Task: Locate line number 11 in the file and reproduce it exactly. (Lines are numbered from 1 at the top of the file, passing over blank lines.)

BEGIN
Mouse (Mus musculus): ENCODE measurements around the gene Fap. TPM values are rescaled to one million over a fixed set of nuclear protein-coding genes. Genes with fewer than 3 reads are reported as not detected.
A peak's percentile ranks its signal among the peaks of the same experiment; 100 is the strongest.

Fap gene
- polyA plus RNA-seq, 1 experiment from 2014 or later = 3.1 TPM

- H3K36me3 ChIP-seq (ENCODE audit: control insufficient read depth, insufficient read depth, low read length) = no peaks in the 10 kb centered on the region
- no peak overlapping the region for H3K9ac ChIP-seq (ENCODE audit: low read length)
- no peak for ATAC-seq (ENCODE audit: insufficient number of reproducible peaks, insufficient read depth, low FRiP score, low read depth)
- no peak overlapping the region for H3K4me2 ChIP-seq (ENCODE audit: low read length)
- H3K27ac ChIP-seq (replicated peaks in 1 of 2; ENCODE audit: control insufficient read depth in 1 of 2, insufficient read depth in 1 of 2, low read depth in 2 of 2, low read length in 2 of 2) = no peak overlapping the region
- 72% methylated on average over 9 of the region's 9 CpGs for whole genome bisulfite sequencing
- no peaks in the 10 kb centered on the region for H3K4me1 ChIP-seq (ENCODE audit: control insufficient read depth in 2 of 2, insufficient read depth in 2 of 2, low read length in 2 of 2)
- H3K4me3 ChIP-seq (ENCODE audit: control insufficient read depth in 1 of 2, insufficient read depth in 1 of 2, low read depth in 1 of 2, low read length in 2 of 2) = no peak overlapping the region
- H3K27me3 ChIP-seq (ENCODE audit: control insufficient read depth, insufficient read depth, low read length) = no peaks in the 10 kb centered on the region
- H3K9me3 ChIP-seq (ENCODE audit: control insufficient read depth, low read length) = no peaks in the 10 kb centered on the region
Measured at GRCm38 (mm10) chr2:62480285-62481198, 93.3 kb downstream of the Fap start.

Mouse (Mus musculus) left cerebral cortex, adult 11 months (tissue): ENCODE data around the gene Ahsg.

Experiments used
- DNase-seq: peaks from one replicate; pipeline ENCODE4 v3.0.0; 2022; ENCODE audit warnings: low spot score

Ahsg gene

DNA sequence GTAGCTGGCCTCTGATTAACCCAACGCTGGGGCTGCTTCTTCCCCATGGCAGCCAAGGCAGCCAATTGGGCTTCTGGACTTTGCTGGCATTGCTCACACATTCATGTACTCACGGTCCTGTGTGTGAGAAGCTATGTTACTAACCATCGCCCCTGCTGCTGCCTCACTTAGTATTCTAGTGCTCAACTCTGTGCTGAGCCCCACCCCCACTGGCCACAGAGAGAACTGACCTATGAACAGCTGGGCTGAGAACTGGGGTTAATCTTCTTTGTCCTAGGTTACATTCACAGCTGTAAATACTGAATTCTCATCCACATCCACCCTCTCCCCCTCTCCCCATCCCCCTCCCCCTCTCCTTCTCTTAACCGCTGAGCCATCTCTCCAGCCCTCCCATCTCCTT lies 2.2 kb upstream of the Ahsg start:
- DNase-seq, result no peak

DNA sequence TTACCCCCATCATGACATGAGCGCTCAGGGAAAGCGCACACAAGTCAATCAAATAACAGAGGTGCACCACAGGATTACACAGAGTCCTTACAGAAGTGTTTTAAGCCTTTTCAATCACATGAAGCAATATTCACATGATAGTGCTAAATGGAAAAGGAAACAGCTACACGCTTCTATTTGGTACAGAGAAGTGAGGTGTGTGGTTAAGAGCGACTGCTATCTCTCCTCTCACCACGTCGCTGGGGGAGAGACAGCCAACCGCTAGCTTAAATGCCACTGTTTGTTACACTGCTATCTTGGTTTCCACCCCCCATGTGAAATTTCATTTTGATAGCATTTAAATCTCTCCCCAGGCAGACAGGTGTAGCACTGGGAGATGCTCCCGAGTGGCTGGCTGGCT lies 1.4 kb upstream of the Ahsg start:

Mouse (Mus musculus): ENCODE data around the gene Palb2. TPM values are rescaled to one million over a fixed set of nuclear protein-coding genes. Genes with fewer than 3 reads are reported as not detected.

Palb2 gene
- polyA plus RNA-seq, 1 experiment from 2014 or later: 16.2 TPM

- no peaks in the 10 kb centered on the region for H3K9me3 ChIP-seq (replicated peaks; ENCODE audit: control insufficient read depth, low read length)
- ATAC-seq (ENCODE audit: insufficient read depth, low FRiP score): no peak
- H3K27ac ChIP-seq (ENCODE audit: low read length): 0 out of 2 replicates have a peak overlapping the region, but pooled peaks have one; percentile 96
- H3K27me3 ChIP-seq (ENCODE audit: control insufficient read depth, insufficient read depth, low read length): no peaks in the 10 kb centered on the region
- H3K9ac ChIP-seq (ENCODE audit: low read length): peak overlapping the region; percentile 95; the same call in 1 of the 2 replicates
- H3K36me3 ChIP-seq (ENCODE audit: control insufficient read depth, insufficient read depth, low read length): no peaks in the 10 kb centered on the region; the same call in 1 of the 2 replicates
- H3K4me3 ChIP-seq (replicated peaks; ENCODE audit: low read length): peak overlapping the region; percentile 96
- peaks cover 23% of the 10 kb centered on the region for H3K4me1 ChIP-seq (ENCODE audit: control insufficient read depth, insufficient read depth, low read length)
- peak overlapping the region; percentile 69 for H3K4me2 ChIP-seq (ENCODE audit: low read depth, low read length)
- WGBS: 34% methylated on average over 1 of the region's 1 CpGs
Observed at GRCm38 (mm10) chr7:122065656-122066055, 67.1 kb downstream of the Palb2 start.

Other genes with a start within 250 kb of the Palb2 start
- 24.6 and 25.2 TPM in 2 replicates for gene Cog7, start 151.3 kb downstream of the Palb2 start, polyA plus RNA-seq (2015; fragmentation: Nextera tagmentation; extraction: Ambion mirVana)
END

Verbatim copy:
- no peaks in the 10 kb centered on the region for H3K4me1 ChIP-seq (ENCODE audit: control insufficient read depth in 2 of 2, insufficient read depth in 2 of 2, low read length in 2 of 2)